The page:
- Indianapolis Colts’ owner Jim Irsay has issued an apology for the team’s late season collapse in an open letter to fans.
- The Colts failed to make the playoffs due to back to back losses at home against Las Vegas and at Jacksonville.
- Irsay met with coach Frank Reich and general manager Chris Ballard immediately upon their return from Jacksonville on Sunday night.
Every NFL season ends with no shortage of pissed off owners and disappointed/angry fans. The late season collapse of the Indianapolis Colts has produced both and for good reason–the team controlled its own destiny with two games remaining, needing only to win one to clinch a playoff berth. The team whiffed them both including an ugly season ending domination at the hands of the woeful Jacksonville Jaguars.
The Colts failed to make the playoffs for the fifth time in the last seven seasons and this time they had no excuses. The Colts stumbled out of the gate, starting 0-3 but quickly found their footing winning 7 of their next 10. On Christmas Day, the Colts stood at 9-6 needing only to win one of their next two games to clinch a playoff spot. They held a 4 point lead against Las Vegas heading into the fourth quarter at home on January 4 only to lose 23-20 on a Daniel Carlson 33 yard field goal with no time remaining. A tough loss against a playoff bound Raiders team is one thing, their season ending domination at the hands of the Jacksonville Jaguars quite another. The Colts were humiliated by the worst team in the league, falling behind 26-3 en route to a 26-11 defeat as -14 point road favorites. Jacksonville controlled the game statistically but settled for four field goals to go along with two Trevor Lawrence touchdown passes. The game was nowhere near as close as the final score would suggest.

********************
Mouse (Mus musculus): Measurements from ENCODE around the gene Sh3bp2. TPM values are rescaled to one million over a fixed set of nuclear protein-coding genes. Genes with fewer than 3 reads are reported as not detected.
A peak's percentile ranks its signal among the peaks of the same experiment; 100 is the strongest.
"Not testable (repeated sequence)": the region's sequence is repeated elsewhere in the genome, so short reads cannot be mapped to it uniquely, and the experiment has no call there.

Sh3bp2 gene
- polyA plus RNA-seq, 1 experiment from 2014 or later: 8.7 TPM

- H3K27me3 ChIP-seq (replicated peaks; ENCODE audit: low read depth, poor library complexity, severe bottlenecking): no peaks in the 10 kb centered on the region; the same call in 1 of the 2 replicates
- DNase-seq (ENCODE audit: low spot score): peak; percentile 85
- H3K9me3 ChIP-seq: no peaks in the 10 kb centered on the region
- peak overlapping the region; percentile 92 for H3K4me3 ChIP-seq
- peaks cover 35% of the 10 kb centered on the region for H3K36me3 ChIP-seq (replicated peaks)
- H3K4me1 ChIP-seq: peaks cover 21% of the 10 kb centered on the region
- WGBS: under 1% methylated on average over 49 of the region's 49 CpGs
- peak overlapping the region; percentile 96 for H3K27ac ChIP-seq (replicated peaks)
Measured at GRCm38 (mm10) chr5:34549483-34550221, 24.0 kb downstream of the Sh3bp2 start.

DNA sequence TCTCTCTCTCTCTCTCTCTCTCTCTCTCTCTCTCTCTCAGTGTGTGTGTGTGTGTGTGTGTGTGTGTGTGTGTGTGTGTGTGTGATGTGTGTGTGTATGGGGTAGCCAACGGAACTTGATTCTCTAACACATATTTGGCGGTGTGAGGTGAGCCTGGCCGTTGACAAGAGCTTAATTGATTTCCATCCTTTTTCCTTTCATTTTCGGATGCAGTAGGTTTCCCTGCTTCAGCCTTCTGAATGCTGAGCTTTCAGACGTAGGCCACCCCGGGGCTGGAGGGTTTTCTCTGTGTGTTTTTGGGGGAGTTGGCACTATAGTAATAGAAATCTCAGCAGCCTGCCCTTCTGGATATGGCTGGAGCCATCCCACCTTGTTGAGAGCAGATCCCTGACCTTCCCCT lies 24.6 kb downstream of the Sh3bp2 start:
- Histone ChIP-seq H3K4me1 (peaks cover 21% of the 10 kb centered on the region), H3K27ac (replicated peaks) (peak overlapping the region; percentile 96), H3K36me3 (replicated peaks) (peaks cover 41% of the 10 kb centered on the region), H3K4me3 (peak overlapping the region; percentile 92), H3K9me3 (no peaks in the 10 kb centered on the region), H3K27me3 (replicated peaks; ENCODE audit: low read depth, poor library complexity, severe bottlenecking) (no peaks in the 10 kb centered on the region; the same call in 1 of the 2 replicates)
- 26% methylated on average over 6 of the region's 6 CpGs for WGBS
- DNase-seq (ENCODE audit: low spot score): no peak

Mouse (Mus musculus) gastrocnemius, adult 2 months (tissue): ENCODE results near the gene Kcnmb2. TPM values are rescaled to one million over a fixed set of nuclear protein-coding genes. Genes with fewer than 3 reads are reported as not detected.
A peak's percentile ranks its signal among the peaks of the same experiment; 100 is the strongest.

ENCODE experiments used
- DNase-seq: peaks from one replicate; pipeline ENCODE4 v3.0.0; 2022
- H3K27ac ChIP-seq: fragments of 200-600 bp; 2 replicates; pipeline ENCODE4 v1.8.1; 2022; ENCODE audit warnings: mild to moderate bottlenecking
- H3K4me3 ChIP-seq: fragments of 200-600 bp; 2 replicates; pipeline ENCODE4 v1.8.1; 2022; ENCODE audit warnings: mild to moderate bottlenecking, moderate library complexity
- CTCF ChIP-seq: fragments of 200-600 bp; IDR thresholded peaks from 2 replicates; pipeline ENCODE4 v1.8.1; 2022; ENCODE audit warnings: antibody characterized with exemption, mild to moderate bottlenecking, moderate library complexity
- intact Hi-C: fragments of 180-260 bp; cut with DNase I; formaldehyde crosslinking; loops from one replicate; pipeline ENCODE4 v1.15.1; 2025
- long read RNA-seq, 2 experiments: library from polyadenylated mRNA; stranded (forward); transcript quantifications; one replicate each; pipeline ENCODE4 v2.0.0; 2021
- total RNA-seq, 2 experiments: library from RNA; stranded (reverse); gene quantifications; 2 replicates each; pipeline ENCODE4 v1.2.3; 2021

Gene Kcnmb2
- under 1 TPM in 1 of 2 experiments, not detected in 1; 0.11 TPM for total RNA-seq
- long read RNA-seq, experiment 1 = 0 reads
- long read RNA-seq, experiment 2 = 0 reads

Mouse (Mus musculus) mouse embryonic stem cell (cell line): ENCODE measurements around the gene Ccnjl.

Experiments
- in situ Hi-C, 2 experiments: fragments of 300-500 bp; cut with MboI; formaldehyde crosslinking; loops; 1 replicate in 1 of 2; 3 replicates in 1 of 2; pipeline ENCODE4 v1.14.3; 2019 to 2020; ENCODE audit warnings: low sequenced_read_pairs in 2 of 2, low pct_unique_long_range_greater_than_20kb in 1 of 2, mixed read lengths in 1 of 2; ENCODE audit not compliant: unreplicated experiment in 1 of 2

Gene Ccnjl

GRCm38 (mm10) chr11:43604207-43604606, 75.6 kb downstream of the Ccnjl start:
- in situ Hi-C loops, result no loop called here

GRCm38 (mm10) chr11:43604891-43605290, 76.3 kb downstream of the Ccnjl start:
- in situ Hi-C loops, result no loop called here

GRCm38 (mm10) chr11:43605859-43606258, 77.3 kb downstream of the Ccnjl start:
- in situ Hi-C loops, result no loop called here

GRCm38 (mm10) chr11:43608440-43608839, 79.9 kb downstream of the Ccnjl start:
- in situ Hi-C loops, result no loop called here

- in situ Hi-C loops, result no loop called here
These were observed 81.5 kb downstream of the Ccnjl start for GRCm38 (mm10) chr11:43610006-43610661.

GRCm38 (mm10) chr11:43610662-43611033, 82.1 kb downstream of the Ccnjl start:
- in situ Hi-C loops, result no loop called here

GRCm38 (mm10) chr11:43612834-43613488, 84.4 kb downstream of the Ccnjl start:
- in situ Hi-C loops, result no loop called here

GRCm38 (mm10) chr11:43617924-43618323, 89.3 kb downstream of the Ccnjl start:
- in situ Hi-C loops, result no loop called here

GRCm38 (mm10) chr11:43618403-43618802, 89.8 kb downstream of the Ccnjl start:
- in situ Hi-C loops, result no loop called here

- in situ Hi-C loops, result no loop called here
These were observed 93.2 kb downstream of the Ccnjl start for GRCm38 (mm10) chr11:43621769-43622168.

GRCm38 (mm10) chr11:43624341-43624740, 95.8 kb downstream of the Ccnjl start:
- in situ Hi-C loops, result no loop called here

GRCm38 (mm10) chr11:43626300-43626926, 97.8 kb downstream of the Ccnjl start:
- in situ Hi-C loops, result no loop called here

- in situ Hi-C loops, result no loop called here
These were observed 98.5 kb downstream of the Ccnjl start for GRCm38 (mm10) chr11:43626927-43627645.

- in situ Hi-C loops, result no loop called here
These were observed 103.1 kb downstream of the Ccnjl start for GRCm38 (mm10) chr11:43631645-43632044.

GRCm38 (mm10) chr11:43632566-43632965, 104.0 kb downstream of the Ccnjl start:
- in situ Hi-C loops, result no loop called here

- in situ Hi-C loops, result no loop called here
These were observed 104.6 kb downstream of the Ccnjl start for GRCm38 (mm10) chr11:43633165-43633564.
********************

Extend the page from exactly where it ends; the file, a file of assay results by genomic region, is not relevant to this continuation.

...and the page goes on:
Indianapolis became the first team since the 1970 NFL-AFL merger to face a ‘win and you’re in the playoffs’ situation in the final game of the season only to lose to an opponent with the worst record in the league. That is definitely a recipe for both a pissed off owner and a seething fanbase. Pissed off owner Jim Irsay wasted no time in addressing the debacle, dragging head coach Frank Reich and GM Chris Ballard into a meeting on the Sunday night following their return from Jacksonville. Irsay was smart about it, demanding change and accountability all while emphasizing that Reich and Ballard will both be drawing paychecks this fall. His message was received loud and clear as this fawning quote from Reich demonstrates:
“I love his approach and how demanding and holding us all accountable, but also showing support as an owner that he wants to do whatever it takes to get our organization to the top, to get our team to the top. It was a good conversation, a supportive conversation, but also demanding and wanting answers and wanting to hold us accountable.”